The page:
Healthy cash balance to help city weather recession
While it hasn’t completely escaped the consequences of the recession, the city of De Soto remains in healthy financial shape as preparations start of the 2010 city budget.
De Soto City Administrator Pat Guilfoyle gave a summation of the city’s financial status last Thursday to the De Soto City Council.
In contrast to many Johnson County cities, De Soto’s sales tax collections were steady despite the recession. The city’s year-to-date sales tax collections are down 5 percent but its use tax (a sales tax collected on corporate Internet sales) receipts were up 13 percent.
“Our grand total sales tax collections are essentially flat,” Guilfoyle said.
The city’s collections compares to Johnson County government declines of 8 percent in sales tax and a 22 percent drop in county use tax receipts. That equaled a 10 percent overall drop.
Guilfoyle said also helping the city’s fiscal picture was the frugality of city department heads that allowed the city to end 2008 with a 3 percent increase in its overall fund balance, including $216,000 in additional unencumbered funds in its general fund. That would help the city maintain current service levels without raising the mill levy in difficult times, he said.
As they are nearly everywhere, housing starts are sharply down in De Soto, where only seven single-family homes permits were issued last year and none in 2009 as of March 1. The city issued 49 permits in 2002 and 2003 and issued 33 in 2005 before activity slowed significantly in 2006.
The depressed housing market also contributed to an overall decline in assessed valuation in the past year. The annual report of valuations from the Johnson County Appraiser’s Office issued in late February indicated the city’s assessed valuation declined 2.4 percent in 2008.
But that was less than the 4 percent Johnson County Appraiser Paul Welcome first estimated in January.
The housing slump and decrease in new home starts also will affect development-driven fees such as the water and sewer development fees and the city’s excise tax, Guilfoyle said. That will affect funding for new capital projects in the coming years, he said.
The Kansas Legislature grabbed some dollars formerly passed on to cities as it dealt with the state’s revenue shortfall. For De Soto, that will mean $45,000 in lost revenue, Guilfoyle said, including $15,000 of special highway fund dollars.
The nation’s financial problems will also reduce the amount of interest the city collects from the $2 million electrical utility fund. Interest from the account started with the money the city received for the sale of its electrical distribution system is placed in the city’s general fund.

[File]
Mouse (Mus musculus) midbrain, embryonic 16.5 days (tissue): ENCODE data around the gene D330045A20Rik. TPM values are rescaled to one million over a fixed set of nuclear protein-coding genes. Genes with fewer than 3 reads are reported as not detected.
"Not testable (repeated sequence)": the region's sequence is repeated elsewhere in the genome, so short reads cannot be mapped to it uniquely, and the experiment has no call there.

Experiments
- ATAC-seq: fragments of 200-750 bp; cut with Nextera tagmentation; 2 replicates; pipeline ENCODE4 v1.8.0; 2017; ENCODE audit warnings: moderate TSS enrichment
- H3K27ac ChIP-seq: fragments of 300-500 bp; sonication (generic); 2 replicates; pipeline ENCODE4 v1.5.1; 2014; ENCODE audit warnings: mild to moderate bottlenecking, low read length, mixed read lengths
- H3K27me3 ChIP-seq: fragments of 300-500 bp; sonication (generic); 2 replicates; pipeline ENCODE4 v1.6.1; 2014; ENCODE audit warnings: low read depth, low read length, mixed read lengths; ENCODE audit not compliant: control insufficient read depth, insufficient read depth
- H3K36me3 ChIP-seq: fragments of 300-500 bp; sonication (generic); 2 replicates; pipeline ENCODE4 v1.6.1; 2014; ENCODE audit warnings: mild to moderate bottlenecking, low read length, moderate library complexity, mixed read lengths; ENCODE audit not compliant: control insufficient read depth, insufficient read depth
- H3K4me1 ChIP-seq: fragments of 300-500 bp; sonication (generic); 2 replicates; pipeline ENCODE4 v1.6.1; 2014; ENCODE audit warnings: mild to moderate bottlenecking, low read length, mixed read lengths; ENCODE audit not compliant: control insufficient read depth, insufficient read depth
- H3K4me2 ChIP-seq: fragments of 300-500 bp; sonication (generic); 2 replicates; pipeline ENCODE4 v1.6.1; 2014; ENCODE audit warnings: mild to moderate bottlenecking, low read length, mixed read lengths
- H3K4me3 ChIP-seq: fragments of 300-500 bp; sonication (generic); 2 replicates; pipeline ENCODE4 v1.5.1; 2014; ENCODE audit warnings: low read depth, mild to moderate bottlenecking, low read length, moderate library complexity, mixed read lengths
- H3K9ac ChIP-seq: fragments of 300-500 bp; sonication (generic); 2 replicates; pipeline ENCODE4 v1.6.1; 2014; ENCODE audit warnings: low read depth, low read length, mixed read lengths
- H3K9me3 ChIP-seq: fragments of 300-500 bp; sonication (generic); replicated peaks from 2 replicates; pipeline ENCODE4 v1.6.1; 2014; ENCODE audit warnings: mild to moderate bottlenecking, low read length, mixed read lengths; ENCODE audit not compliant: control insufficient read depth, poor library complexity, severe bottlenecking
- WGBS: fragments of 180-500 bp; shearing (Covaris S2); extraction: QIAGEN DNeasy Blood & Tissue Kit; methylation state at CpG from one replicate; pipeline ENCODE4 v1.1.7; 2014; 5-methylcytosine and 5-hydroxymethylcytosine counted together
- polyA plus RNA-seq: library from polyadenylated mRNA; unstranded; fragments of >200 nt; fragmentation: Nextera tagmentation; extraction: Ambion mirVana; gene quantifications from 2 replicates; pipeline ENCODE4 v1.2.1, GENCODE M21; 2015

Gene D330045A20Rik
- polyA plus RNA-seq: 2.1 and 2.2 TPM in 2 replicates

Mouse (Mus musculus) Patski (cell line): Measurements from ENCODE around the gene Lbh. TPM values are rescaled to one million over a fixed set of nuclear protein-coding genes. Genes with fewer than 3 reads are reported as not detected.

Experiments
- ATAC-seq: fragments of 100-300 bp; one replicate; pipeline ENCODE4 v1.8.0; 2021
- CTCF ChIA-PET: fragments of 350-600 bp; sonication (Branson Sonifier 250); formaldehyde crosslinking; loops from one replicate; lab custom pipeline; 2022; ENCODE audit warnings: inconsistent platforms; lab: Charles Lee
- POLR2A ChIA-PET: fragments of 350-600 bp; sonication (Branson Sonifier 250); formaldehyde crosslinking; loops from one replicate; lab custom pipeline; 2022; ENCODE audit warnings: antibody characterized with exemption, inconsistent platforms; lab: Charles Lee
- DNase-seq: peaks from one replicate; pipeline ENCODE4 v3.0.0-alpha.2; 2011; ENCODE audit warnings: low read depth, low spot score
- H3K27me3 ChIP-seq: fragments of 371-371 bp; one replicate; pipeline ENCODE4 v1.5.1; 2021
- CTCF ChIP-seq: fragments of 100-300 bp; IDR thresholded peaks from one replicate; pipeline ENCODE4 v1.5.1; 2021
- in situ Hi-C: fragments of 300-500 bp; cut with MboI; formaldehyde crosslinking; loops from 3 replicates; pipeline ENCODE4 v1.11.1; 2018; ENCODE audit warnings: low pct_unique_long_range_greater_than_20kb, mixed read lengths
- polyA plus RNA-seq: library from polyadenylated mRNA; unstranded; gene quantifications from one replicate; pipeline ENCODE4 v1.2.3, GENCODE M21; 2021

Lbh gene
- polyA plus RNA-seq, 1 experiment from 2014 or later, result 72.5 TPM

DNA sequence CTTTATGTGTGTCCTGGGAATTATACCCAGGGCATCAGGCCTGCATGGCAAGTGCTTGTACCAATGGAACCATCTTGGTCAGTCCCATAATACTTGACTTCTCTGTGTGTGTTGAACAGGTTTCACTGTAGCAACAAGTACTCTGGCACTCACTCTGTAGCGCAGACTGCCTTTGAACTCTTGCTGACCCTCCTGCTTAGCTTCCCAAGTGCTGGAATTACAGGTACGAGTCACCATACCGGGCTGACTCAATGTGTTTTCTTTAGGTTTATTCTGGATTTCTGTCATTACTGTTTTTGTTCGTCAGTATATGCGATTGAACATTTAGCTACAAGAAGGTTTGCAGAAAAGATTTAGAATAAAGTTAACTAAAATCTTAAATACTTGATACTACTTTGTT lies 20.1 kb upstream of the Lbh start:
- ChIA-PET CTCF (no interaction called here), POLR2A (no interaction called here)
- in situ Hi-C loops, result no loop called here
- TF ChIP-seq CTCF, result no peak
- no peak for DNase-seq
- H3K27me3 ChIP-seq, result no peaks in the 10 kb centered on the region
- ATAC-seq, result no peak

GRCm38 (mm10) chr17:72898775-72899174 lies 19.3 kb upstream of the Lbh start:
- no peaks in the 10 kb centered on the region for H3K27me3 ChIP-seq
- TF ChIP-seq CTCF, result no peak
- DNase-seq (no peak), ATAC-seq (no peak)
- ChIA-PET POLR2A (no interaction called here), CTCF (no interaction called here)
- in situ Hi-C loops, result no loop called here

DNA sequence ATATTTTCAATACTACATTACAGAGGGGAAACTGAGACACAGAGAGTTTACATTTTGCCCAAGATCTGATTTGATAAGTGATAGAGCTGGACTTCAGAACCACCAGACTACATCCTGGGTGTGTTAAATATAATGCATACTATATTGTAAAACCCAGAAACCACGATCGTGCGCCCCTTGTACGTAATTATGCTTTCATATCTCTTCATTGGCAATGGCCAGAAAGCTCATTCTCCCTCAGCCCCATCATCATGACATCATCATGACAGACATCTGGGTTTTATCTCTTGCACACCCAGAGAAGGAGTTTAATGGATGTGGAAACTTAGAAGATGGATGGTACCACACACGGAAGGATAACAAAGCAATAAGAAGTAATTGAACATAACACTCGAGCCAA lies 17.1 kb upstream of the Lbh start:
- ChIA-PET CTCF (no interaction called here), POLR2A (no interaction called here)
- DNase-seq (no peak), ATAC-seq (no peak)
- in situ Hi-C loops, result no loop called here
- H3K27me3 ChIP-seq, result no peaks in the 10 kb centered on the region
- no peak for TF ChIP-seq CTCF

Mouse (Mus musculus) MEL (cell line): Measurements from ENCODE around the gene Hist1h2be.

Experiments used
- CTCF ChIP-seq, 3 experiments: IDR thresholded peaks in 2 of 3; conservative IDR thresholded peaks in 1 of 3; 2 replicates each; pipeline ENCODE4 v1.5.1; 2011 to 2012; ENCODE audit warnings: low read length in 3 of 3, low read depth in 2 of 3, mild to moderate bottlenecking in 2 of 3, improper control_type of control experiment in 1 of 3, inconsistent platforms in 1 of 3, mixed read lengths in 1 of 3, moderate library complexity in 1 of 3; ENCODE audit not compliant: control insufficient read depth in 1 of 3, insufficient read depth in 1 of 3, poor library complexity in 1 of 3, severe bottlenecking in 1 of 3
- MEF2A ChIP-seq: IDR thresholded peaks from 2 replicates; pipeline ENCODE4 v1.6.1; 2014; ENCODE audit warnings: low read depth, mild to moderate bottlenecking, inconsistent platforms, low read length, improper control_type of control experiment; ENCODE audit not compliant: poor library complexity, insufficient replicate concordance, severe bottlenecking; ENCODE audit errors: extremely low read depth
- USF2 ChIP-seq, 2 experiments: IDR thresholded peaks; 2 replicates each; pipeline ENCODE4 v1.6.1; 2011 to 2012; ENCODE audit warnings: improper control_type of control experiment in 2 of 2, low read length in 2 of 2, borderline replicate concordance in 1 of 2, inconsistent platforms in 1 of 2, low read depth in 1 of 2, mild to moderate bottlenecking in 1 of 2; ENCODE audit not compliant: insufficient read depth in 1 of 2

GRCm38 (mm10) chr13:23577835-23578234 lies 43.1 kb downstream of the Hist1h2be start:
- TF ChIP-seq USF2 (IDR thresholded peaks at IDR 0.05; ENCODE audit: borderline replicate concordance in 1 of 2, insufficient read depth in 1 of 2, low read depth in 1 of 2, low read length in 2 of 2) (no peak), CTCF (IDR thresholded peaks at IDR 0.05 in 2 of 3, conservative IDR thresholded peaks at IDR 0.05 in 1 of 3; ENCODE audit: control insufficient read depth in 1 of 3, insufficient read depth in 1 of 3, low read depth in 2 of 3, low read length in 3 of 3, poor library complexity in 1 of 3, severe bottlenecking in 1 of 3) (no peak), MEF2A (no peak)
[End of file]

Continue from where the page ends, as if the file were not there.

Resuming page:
Guilfoyle said the city budgeted $116,000 in interest from the fund in 2007 and exceeded that figure by $20,000. But last year as the economy soured, the city earned $74,000 in interest.
Information on one last piece of the budget pie, personal property tax, wasn’t available yet. Guilfoyle said he wasn’t anticipating great things from that source.
But the city administrator reiterated that with the solid cash balances, the city was in good shape to weather the current financial storm.
In other action, the council:
• Approved a contract with Douglas Pump not to exceed $28,984 to rehab an unused well south of the Kansas River in the Sunflower well field. The city’s proposed agreement to resolve its lawsuit against the state and Sunflower Redevelopment L.L.C. regarding water rights to the Sunflower well field would give the city exclusive rights to the wells south of the river.
With the rehabilitation of the southern well, the city would stop using and maintaining a well north of the river. Councilwoman Betty Cannon voted against the south well rehabilitation because she said she thought the city should keep using a producing well.
• Approved issuing temporary notes to Commerce Bank for $1.64 million to fund this year’s capital improvement projects. The council also approved selling $1.32 million in general obligation bonds to Edward Jones for last year’s capital improvements.
City financial advisor Jeff White said the city had two bids for both placements, which was good in an environment where many of the traditional big players are no longer in the market and some no longer in business.